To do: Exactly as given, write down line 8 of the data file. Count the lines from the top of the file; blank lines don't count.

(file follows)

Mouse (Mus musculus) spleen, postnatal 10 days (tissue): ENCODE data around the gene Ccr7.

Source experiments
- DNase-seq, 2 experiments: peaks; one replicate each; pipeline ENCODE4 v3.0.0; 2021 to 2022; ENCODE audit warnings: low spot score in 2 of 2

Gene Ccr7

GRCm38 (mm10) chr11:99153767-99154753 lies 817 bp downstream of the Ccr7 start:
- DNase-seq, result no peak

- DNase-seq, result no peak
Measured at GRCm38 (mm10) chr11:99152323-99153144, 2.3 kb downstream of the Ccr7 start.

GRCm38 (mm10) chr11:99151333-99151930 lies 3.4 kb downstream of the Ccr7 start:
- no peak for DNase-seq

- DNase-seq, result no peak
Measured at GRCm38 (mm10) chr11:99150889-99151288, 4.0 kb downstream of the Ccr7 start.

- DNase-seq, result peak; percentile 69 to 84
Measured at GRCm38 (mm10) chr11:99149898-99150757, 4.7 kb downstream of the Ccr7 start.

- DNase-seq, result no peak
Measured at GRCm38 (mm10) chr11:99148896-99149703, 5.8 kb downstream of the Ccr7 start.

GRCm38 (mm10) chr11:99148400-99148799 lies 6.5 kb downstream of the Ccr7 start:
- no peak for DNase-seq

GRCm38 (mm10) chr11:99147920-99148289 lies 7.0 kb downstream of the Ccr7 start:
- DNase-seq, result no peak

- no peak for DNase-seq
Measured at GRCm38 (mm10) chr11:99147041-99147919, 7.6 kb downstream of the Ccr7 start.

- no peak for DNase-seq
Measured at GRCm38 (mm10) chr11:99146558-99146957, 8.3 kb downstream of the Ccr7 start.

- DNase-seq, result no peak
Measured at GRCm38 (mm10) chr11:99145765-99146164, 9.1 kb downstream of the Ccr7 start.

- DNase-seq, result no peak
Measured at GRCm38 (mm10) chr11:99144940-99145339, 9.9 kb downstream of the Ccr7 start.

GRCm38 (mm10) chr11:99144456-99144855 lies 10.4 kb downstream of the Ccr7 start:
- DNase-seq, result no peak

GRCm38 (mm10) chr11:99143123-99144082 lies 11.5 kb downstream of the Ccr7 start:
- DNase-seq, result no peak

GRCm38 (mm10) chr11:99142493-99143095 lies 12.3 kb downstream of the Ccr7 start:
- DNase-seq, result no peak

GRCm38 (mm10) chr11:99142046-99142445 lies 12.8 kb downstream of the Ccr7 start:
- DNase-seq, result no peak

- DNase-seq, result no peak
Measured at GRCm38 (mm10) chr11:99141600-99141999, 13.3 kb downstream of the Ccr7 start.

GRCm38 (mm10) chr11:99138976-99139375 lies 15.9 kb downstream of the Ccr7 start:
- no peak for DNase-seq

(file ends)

Measured at GRCm38 (mm10) chr11:99152323-99153144, 2.3 kb downstream of the Ccr7 start.